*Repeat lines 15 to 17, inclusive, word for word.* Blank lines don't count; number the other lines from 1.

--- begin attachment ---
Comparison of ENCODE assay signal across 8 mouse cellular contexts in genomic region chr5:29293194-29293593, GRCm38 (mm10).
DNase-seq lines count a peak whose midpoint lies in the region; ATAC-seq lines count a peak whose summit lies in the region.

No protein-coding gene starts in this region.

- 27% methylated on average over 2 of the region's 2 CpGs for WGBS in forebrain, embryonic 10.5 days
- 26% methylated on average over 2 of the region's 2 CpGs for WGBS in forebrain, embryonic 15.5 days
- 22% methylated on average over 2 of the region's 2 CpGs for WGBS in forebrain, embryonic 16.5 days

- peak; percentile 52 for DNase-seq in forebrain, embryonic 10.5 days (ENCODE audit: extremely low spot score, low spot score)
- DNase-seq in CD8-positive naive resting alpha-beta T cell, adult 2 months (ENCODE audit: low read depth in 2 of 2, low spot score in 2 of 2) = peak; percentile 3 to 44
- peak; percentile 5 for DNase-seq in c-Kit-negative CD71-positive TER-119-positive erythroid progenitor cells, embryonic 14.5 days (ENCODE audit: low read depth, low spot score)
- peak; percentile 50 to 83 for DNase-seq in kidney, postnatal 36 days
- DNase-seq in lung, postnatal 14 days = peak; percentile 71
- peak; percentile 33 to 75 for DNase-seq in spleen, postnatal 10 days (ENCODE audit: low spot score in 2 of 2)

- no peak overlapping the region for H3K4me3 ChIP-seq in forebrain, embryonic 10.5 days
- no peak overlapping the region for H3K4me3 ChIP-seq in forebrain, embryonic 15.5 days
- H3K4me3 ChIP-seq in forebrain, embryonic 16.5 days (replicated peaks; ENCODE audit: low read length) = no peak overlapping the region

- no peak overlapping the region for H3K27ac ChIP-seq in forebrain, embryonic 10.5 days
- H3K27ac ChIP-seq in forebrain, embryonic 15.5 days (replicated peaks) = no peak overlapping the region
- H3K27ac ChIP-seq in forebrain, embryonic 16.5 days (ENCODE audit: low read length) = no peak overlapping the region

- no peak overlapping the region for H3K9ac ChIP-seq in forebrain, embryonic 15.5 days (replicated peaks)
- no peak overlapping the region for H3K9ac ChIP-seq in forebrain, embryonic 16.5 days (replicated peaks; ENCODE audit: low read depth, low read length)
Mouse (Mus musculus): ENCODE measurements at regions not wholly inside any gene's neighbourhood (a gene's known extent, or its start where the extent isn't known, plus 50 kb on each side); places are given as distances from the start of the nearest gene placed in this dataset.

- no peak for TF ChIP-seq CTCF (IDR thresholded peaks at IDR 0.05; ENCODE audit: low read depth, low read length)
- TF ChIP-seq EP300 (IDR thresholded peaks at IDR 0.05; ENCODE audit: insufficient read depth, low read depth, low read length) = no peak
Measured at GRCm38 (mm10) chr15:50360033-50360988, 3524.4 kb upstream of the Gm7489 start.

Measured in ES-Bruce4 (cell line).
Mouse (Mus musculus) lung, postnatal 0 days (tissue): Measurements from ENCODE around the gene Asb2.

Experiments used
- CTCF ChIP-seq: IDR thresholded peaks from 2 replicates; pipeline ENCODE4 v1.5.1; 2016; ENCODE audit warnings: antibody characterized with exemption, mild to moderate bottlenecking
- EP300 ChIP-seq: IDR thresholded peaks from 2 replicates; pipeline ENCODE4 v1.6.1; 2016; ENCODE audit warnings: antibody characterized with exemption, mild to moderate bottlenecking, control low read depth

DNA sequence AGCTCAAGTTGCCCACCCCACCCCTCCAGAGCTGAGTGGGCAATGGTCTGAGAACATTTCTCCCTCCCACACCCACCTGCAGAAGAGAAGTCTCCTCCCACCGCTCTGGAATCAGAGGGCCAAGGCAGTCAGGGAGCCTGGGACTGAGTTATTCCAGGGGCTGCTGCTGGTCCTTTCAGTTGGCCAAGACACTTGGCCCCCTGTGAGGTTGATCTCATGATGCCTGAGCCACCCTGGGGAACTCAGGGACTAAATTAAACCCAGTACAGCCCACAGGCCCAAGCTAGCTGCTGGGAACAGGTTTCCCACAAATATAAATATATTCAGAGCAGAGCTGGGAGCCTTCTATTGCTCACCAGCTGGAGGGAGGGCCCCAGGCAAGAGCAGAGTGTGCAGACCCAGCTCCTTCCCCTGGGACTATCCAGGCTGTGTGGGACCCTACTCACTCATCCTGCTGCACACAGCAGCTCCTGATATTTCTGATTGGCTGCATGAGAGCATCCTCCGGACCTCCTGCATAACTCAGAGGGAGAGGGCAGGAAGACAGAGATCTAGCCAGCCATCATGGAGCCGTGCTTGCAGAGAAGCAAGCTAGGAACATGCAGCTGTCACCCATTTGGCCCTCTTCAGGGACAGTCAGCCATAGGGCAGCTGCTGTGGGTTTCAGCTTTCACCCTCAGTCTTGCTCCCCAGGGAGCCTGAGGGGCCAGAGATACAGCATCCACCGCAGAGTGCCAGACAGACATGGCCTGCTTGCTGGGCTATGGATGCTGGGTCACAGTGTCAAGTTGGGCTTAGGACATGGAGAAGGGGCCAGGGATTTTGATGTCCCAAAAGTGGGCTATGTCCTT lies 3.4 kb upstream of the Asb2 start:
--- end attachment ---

- H3K4me3 ChIP-seq in forebrain, embryonic 16.5 days (replicated peaks; ENCODE audit: low read length) = no peak overlapping the region

- no peak overlapping the region for H3K27ac ChIP-seq in forebrain, embryonic 10.5 days
- H3K27ac ChIP-seq in forebrain, embryonic 15.5 days (replicated peaks) = no peak overlapping the region